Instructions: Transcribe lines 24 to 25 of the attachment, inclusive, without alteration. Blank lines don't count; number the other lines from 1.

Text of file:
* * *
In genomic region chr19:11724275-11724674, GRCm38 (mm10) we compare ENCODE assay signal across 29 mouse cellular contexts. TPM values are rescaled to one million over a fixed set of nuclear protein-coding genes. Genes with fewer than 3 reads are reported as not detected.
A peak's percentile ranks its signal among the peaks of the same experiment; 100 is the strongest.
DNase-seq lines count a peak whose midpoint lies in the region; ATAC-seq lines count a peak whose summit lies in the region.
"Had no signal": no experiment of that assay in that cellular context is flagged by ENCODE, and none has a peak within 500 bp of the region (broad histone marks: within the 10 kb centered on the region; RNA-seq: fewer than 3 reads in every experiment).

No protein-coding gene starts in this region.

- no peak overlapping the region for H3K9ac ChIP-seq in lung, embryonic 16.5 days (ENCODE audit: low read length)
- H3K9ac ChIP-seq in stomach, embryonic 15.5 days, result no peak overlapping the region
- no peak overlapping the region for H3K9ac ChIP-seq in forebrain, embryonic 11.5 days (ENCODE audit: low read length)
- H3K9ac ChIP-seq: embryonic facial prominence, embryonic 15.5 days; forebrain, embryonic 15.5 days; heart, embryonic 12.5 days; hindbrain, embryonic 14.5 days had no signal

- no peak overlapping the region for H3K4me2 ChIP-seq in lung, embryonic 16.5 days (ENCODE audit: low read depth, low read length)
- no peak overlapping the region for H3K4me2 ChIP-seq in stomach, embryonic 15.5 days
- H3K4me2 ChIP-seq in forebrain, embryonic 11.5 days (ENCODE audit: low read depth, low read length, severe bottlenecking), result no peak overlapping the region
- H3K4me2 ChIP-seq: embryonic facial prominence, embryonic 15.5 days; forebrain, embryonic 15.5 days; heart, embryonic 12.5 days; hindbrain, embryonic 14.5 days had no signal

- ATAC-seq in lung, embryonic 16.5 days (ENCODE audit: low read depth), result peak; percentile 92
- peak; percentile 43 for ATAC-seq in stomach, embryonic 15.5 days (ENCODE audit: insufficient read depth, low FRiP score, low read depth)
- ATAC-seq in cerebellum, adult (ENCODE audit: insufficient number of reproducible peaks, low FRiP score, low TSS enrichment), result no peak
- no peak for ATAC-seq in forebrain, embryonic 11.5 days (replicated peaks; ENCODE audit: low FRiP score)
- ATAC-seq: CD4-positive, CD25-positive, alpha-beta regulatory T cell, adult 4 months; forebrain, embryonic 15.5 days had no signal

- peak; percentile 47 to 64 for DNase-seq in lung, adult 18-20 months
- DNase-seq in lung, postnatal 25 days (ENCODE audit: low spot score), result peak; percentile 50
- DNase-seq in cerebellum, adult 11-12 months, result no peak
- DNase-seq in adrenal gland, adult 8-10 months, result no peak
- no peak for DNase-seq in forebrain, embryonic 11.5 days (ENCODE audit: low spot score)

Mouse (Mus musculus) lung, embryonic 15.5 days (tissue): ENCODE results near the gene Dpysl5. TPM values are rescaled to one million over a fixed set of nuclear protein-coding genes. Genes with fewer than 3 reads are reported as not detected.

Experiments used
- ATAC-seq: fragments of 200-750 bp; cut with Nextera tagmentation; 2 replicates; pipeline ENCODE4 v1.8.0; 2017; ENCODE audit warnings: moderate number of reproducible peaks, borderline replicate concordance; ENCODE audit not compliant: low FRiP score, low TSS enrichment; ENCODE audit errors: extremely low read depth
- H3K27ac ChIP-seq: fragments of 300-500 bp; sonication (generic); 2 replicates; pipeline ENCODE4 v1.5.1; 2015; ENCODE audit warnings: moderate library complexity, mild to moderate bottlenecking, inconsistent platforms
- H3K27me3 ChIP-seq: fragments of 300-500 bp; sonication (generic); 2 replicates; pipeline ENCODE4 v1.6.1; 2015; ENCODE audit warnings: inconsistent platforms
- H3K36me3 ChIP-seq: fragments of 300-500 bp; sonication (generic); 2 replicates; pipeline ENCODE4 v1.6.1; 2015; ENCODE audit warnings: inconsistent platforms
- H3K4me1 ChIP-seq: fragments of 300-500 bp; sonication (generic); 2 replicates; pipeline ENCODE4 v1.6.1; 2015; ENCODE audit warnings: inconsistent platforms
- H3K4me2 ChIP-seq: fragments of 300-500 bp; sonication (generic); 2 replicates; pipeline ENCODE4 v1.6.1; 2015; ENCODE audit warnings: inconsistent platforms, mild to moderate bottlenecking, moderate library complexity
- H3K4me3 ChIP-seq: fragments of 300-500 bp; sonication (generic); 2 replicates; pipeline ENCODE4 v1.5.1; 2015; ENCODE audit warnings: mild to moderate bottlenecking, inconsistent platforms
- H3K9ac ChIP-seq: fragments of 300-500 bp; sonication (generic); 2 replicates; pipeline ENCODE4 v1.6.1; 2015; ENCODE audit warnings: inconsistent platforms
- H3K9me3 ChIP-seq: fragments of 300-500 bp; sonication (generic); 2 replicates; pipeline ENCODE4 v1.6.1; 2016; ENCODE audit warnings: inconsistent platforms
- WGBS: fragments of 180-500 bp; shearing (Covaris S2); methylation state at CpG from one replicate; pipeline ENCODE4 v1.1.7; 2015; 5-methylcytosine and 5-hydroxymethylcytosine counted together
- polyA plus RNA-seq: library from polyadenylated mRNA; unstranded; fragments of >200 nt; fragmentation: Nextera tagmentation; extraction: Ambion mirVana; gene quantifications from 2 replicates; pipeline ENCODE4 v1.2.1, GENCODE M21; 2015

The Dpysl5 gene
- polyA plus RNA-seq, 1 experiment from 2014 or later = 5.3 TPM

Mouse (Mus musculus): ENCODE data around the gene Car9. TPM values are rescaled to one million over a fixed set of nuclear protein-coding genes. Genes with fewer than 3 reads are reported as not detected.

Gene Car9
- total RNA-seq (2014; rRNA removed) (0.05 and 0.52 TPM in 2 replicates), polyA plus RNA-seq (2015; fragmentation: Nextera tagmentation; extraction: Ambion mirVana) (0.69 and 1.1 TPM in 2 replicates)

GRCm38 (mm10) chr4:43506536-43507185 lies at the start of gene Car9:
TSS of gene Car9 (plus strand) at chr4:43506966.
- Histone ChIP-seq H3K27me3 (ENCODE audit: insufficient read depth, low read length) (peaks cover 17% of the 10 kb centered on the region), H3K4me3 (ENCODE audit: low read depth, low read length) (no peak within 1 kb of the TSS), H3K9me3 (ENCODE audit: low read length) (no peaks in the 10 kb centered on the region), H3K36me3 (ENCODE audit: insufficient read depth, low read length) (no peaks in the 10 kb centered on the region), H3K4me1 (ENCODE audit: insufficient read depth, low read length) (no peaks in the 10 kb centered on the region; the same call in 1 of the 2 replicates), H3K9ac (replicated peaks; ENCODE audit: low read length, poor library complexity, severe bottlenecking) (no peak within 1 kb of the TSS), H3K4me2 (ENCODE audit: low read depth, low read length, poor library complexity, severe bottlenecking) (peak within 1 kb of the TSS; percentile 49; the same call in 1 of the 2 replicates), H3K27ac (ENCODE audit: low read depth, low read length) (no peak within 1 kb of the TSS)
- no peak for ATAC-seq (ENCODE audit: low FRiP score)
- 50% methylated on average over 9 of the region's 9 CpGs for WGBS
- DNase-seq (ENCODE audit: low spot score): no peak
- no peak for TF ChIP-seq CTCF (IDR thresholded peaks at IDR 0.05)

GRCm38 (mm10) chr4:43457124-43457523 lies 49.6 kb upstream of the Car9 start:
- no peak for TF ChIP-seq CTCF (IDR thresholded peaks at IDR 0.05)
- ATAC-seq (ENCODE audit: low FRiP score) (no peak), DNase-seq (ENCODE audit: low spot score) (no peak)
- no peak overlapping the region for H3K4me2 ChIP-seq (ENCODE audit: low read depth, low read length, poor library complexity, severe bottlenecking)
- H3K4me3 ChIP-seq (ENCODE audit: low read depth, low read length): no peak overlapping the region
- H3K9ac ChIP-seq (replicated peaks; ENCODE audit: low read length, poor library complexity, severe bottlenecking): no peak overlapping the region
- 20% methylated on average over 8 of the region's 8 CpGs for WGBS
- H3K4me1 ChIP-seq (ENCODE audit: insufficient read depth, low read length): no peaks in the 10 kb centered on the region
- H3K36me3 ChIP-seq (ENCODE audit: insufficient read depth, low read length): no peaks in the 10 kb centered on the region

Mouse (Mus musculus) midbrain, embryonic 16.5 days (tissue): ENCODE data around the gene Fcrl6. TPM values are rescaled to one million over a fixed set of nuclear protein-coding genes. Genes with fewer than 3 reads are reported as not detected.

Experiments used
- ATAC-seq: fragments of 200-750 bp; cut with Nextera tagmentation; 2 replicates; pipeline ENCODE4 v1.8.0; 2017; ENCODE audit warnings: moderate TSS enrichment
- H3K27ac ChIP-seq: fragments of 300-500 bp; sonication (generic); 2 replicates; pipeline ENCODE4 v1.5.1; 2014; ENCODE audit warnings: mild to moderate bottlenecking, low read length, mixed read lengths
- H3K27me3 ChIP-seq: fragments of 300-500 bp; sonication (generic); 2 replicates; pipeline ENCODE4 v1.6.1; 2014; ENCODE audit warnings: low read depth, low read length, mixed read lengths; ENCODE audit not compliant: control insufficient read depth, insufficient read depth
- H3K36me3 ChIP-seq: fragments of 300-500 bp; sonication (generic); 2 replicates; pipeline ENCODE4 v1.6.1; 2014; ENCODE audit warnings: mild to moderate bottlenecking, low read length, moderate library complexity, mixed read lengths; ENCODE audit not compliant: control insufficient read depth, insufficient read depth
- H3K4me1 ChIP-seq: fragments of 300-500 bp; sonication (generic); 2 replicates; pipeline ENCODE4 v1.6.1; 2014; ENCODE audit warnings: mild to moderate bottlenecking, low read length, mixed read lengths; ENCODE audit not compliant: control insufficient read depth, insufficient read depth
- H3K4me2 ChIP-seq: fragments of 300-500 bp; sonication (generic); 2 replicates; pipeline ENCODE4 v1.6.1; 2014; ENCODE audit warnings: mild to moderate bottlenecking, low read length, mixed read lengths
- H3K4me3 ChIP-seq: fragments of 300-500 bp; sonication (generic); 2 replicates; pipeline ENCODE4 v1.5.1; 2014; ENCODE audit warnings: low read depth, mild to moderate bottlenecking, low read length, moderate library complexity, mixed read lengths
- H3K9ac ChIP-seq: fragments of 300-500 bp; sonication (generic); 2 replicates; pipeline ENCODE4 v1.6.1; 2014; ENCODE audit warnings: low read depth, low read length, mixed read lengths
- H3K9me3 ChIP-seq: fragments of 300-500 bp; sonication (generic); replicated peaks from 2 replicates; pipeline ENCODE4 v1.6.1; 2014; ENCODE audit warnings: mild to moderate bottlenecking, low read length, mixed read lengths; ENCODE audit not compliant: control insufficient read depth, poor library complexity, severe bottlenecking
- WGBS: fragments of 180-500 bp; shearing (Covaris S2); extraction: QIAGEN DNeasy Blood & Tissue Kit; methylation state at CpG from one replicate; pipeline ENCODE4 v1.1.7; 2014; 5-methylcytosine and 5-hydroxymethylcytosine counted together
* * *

Mouse (Mus musculus) lung, embryonic 15.5 days (tissue): ENCODE results near the gene Dpysl5. TPM values are rescaled to one million over a fixed set of nuclear protein-coding genes. Genes with fewer than 3 reads are reported as not detected.

Experiments used